|Publication number||US7492167 B2|
|Application number||US 10/700,588|
|Publication date||Feb 17, 2009|
|Filing date||Nov 5, 2003|
|Priority date||Nov 5, 2003|
|Also published as||US20050092606, US20090058428|
|Publication number||10700588, 700588, US 7492167 B2, US 7492167B2, US-B2-7492167, US7492167 B2, US7492167B2|
|Inventors||Ziv Reich, Dan Shahar, Ruti Kapon|
|Original Assignee||Yeda Research And Development Co. Ltd.|
|Export Citation||BiBTeX, EndNote, RefMan|
|Patent Citations (9), Non-Patent Citations (2), Referenced by (12), Classifications (14), Legal Events (2)|
|External Links: USPTO, USPTO Assignment, Espacenet|
The present invention relates to a device for monitoring and/or controlling fluid locomotion, method of manufacturing same, and methods of monitoring and/or controlling locomotion of fluid using same. More particularly, the present invention relates to methods and devices for monitoring and/or controlling dripping of fluid through capillaries, micropipettes, microchannels and the like.
Much industrial and academic effort is presently directed at the development of integrated micro devices or systems combining electrical, mechanical and/or optical/electrooptical components, commonly known as Micro Electro Mechanical Systems (MEMS). MEMS are fabricated using integrated circuit batch processing techniques and can range in size from micrometers to millimeters. These systems can sense, control and actuate on the micro scale, and function individually or in arrays to generate effects on the macro scale. MEMS include numerous applications, such as airbag accelerometers, ink-jet heads, radio frequency micro-switches for wireless communications, micro-gyroscopes, digital micro-mirror displays, pico-satellites and the like.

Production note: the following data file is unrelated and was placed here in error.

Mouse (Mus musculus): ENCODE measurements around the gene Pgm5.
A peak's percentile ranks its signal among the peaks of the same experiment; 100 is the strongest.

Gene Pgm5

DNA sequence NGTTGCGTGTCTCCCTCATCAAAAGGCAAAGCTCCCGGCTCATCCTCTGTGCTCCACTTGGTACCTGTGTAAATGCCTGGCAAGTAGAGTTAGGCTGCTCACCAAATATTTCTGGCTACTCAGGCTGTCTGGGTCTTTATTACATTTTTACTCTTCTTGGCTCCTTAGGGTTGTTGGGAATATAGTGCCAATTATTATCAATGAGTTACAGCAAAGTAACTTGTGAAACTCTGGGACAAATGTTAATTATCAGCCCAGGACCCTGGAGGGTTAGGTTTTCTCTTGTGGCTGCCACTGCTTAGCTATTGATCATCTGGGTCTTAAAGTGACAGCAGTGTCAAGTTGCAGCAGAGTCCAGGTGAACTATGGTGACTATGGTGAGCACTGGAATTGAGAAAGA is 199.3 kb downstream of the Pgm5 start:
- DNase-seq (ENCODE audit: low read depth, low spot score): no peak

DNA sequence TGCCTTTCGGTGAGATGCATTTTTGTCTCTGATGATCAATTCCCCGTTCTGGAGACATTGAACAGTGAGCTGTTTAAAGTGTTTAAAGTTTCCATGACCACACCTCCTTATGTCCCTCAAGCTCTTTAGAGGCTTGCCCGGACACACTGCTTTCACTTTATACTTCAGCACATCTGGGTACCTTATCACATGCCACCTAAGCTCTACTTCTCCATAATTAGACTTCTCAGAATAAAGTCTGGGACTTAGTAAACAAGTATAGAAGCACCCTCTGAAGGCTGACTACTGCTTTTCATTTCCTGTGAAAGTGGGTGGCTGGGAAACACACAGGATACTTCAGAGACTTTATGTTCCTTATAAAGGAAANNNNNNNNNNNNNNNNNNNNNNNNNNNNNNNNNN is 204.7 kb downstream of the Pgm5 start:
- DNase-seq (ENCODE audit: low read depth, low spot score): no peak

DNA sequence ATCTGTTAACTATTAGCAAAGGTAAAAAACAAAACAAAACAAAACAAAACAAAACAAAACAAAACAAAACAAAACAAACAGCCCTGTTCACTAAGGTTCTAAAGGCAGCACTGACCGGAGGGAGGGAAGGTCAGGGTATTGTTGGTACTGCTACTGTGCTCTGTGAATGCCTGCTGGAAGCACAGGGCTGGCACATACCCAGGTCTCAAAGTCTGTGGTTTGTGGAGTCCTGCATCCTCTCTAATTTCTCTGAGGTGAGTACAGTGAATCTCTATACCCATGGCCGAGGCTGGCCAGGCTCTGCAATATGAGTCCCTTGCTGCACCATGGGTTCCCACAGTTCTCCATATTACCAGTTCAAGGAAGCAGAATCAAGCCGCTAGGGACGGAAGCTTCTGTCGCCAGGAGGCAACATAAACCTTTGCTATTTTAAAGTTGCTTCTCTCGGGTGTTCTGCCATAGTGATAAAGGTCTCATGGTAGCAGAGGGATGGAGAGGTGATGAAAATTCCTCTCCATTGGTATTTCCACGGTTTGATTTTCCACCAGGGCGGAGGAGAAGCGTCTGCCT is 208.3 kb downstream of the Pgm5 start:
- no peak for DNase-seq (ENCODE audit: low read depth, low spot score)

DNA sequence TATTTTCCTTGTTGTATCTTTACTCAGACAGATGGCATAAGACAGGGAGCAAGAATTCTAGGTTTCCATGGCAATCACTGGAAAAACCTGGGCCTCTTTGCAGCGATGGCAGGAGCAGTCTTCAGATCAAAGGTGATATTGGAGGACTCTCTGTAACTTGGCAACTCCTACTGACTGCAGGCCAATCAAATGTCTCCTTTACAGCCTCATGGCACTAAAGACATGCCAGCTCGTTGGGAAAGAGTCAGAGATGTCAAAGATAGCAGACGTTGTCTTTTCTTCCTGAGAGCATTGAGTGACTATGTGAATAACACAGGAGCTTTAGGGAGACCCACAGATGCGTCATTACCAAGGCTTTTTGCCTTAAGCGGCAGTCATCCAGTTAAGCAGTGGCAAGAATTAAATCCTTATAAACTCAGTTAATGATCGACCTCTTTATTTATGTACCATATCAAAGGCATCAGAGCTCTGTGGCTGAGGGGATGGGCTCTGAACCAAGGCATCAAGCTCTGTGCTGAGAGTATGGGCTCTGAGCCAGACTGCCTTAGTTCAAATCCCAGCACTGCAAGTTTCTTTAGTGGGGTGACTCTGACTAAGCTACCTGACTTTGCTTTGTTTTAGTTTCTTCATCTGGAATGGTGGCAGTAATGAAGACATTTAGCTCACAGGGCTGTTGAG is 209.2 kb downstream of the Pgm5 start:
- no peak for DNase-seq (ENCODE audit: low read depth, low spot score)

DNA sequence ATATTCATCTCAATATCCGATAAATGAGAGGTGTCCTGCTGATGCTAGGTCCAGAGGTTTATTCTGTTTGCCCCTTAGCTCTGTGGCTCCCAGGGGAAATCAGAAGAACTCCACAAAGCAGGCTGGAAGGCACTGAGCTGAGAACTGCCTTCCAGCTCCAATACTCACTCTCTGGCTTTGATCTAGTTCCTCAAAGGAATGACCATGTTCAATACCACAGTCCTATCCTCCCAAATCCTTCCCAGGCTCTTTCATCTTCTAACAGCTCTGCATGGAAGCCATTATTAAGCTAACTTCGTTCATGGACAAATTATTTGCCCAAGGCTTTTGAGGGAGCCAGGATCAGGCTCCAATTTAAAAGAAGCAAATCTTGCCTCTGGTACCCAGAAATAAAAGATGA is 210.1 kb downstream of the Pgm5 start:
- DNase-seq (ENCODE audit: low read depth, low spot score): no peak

Whenever mechanics can replace electronics, it provides superior functionality and is not subject to undesirable electronic noise. For example, the classical electronic components of fiber-optic networks are now being replaced with optical MEMS switches that enable the creation of arrays of miniature high capacity switches which can play a critical role in the development of large-scale optical switches in fiber-optic networks.
In the most general form, MEMS consist of mechanical microstructures, microsensors, microactuators and electronics integrated in the same environment (e.g., on a silicon chip). The microfabrication technology enables fabrication of large arrays of devices, which individually perform simple tasks but in combination can accomplish complicated functions. For example, MEMS for guidance, navigation, motion control and high resolution flow visualization can provide experimental evidence about small-scale phenomena and thus verify fundamental principles in the microcosm.